Austin Court of Appeals: City-Related Emails in Personal Accounts
As discussed in another, recent Legislative Update article, both case law and the current language of the Public Information Act (PIA) provide that emails about city business that are sent and received on a private account of a city official are public information.
Cities have, as a result, puzzled over whether they can force officials to turn over emails in private accounts, and the possible consequences for not doing so.
The Austin Court of Appeals recently addressed some of those questions in El Paso v. Abbott. The case is essentially about a city councilmember refusing to give the city emails from a private account, and the court concludes that:
- the PIA does not authorize a requestor to file suit for a writ of mandamus compelling a governmental body to make information available when the city has made reasonable efforts (i.e., is not refusing or unwilling) to comply with the PIA;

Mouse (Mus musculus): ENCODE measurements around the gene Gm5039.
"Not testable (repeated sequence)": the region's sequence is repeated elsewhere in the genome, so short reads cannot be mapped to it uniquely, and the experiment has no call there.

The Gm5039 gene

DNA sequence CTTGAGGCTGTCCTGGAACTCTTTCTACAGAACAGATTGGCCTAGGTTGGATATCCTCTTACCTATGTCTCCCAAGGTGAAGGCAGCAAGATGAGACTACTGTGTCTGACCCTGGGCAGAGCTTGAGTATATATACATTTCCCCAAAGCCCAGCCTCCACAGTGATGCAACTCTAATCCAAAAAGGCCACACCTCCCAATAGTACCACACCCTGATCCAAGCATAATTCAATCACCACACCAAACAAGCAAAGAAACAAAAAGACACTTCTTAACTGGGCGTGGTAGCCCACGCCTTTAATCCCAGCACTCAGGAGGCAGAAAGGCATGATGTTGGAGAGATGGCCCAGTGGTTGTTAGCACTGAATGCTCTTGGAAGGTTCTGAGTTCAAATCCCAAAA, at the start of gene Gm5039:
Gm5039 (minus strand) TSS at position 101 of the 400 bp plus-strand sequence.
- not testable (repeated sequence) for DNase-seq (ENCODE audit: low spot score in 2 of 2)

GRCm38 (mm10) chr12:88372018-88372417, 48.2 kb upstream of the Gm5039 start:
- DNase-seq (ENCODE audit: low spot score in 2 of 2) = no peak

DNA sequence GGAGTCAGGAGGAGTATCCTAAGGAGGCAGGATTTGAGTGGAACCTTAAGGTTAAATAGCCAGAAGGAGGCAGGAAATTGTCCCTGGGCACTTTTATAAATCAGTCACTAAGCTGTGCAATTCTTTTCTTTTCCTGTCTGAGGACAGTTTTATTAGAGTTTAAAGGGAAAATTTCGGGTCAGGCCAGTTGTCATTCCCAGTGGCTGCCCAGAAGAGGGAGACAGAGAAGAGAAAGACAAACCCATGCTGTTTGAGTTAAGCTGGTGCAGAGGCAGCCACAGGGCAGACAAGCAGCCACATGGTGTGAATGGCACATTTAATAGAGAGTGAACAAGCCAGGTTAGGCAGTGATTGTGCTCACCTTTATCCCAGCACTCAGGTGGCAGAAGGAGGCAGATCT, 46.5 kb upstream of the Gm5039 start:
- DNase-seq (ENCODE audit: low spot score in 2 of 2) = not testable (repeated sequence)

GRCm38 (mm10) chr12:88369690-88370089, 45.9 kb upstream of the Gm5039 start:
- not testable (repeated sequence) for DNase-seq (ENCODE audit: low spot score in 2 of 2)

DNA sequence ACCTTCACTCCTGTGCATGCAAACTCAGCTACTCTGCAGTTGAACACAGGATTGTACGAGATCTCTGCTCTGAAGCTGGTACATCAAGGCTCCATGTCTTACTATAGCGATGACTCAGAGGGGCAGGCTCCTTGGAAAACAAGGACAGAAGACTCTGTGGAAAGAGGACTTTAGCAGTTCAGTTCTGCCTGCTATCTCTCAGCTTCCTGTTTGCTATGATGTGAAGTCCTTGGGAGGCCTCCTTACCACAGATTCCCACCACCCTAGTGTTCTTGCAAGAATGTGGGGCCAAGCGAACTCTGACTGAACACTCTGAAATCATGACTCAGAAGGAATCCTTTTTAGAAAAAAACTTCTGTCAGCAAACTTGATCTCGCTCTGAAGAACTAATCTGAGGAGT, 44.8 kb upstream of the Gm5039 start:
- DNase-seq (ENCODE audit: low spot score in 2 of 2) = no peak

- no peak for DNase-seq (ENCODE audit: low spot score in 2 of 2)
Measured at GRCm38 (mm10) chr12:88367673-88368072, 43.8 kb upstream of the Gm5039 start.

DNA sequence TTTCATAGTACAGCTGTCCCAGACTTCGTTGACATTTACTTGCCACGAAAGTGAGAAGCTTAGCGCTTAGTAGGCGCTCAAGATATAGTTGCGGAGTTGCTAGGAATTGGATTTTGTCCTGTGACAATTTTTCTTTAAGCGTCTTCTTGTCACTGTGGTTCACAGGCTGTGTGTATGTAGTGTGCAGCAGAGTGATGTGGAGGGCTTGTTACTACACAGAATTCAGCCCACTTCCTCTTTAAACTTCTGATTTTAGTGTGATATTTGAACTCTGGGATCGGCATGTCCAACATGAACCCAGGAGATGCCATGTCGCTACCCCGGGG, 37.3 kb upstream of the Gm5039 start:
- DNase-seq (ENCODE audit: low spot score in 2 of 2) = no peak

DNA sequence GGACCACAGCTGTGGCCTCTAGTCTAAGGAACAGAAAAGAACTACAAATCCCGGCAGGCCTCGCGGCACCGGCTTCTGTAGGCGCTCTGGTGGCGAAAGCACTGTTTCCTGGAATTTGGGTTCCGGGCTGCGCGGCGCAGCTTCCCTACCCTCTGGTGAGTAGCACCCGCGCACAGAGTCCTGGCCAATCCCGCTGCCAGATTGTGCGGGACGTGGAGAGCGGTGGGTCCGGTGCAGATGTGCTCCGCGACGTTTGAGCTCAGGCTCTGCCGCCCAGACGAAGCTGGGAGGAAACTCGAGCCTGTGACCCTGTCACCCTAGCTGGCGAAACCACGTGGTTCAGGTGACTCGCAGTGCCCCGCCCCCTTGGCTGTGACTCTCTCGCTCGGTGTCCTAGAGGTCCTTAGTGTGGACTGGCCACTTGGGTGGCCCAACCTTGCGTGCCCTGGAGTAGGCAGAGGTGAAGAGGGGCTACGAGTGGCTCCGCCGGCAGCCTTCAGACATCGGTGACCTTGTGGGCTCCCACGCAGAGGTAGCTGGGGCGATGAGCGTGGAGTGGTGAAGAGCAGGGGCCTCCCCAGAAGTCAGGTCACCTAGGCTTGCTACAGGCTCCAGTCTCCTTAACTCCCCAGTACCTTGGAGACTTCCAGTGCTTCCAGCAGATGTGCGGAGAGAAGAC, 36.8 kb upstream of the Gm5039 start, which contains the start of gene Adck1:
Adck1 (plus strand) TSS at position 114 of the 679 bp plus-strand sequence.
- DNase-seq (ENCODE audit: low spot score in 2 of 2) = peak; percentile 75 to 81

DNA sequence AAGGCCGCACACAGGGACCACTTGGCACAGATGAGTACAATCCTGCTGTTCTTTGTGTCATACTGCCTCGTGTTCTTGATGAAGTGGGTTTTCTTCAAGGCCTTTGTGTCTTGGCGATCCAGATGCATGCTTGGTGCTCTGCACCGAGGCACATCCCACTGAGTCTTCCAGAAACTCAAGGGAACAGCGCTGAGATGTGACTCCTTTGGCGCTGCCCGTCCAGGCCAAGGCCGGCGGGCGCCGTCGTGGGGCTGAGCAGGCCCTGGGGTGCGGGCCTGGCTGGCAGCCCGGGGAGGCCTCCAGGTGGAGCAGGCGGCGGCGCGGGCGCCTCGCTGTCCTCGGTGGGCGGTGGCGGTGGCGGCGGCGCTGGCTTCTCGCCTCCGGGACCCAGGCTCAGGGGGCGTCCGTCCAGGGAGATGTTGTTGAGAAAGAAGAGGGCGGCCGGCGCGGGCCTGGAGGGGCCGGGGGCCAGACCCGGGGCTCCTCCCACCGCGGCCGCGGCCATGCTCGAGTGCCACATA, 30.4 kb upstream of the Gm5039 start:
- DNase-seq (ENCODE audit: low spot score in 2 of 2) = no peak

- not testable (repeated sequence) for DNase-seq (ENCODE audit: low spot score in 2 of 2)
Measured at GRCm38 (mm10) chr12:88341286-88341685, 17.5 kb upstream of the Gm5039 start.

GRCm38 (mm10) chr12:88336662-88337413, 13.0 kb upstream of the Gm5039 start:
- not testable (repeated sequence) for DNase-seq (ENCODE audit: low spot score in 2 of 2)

- other than requiring that information be produced promptly for inspection, duplication, or both, the PIA provides no guidance regarding the efforts a governmental body must take to locate, secure, or make available the public information requested; and
- a city doesn’t have to resort to suing an individual in district court under the Local Government Records Act when it is believed that the person holds, but has not provided, a responsive document.
What do those points mean in plain English? They mean that, absent some local policy, all a city can do is ask an official to turn over responsive documents from his or her private email account. If the official refuses, the PIA provides no real “teeth” to force the issue.
As a policy matter, it probably makes sense for an official to turn over private account emails that are subject to the PIA. It is almost a certainty that legislation will be filed in the upcoming session to “correct” the opinion.